The meat inspection findings associated with part or whole carcass condemnation from 2004 to 2016 are presented by region in Table 1, (Fig. 1). Bruises and fractures, and aspiration of rumen content, were more common in Area 1 compared to Area 2 (Table 1; χ2 = 50.58, df = 1, P < 0.001; χ2 = 2212.93, df = 1, P < 0.001; respectively).

Table 1 Indicators of compromised welfare of reindeer leading to meat inspection condemnations in Finland (2004–2016)

The transport distance to the abattoir was negatively correlated with the number of condemnations due to bruises/fractures (Spearman’s rank correlation rs = −0.20, N = 4208, P < 0.0005), aspiration of rumen content (rs = −0.04, N = 4208, P = 0.005), and abnormal odour (rs = −0.04, N = 4208, P = 0.011). The correlations of aspiration of rumen content and abnormal odour with travel distance were however weak, whereas the negative correlation between the condemnations due to bruises and fractures and transport distance indicated a definite and strong relationship.

The number of bruises and fractures leading to condemnations during reindeer meat inspections are presented by the five transport distance categories in Table 2. Multiple comparison after Kruskal–Wallis ANOVA indicated that the incidence of bruises and fractures was lower in the transportation distance category 0 (no transport) than in the transportation distance category 1 (1–60 km) (P < 0.05). The slaughter batches were smaller in the categories of short transport than in the category of no vehicle transport (280 and 123 reindeer respectively).

Table 2 Bruises and fractures leading to condemnations during reindeer meat inspections, by transport distance categories

There were significant differences between abattoirs in the incidence of bruises and fractures (range 0.20–2.02%, mean 0.71%, SD 2.93%; Kruskal–Wallis test, H = 564.73, df = 19, P < 0.0005), rumen content aspirations (range 0.00–2.47, 0.50%, SD 3.02%; Kruskal–Wallis test, H = 660.94, df = 19, P < 0.0005) and abnormal odour (range 0.00–0.74%, 0.08%, SD 1.77%; Kruskal–Wallis test, H = 109.54, df = 19, P < 0.0005) as well as between all 56 reindeer herding cooperatives (range 0.00–7.69%, 0.74%, SD 3.07%; Kruskal–Wallis test, H = 523.07, df = 55, P < 0.0005), (range 0.00–3.22%, 0.53%, SD 3.15%; Kruskal–Wallis test, H = 612.35, df = 55, P < 0.0005), (range 0.00–0.68%, 0.08%, SD 1.85%; Kruskal–Wallis test, H = 91.81, df = 55, P = 0.001), respectively.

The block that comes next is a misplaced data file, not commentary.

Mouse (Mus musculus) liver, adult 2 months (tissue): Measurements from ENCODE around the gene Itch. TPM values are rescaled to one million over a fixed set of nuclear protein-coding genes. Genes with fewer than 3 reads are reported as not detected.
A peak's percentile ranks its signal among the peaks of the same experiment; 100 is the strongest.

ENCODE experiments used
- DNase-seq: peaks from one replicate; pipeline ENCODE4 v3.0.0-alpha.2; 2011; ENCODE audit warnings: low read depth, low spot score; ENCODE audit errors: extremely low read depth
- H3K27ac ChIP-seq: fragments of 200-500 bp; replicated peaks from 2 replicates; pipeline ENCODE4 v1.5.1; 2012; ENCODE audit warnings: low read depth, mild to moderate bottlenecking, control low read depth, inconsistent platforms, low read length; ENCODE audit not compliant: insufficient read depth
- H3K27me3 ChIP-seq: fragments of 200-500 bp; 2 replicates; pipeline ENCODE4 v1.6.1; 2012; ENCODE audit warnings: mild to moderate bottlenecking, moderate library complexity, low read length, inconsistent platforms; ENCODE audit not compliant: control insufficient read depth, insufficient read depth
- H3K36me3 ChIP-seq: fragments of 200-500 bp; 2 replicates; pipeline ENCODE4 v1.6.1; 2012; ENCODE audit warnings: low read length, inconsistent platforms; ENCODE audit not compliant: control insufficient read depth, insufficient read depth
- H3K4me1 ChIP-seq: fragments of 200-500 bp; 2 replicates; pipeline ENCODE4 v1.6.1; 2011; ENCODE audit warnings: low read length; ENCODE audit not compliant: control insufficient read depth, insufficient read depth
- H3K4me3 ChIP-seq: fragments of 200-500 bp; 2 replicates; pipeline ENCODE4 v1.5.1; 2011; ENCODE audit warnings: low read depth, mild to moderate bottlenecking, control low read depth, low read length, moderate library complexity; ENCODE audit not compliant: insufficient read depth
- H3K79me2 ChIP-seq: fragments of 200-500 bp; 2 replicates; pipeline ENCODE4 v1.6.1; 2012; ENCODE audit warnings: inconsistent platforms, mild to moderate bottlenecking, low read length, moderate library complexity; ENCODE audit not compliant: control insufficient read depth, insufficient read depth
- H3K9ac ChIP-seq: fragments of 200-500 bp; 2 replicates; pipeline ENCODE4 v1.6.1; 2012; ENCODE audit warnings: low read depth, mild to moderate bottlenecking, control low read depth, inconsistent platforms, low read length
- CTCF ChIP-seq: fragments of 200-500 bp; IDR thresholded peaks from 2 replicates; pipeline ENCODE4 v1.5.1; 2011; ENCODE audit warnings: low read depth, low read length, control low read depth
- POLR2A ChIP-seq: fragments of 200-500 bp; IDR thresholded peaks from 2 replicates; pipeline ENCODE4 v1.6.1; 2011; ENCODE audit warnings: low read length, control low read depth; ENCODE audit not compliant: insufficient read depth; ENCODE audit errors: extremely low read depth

Multiple comparisons identifying homogenous subsets (significance level 0.05) indicated that condemnation caused by aspiration of rumen content was on average higher in the abattoir in which the bleeding after stunning was done on animals that were lying horizontally (2.4%), compared to those in which the animals were bled while hanging vertically (0.2%).


Our results indicate that the studied indicators of compromised physical welfare of slaughter reindeer are associated with the distance of transportation for slaughter: short transport distances were associated with more compromised reindeer welfare and carcass quality. In addition, we found that the incidence of these indicators varied significantly among reindeer herding cooperatives and abattoirs.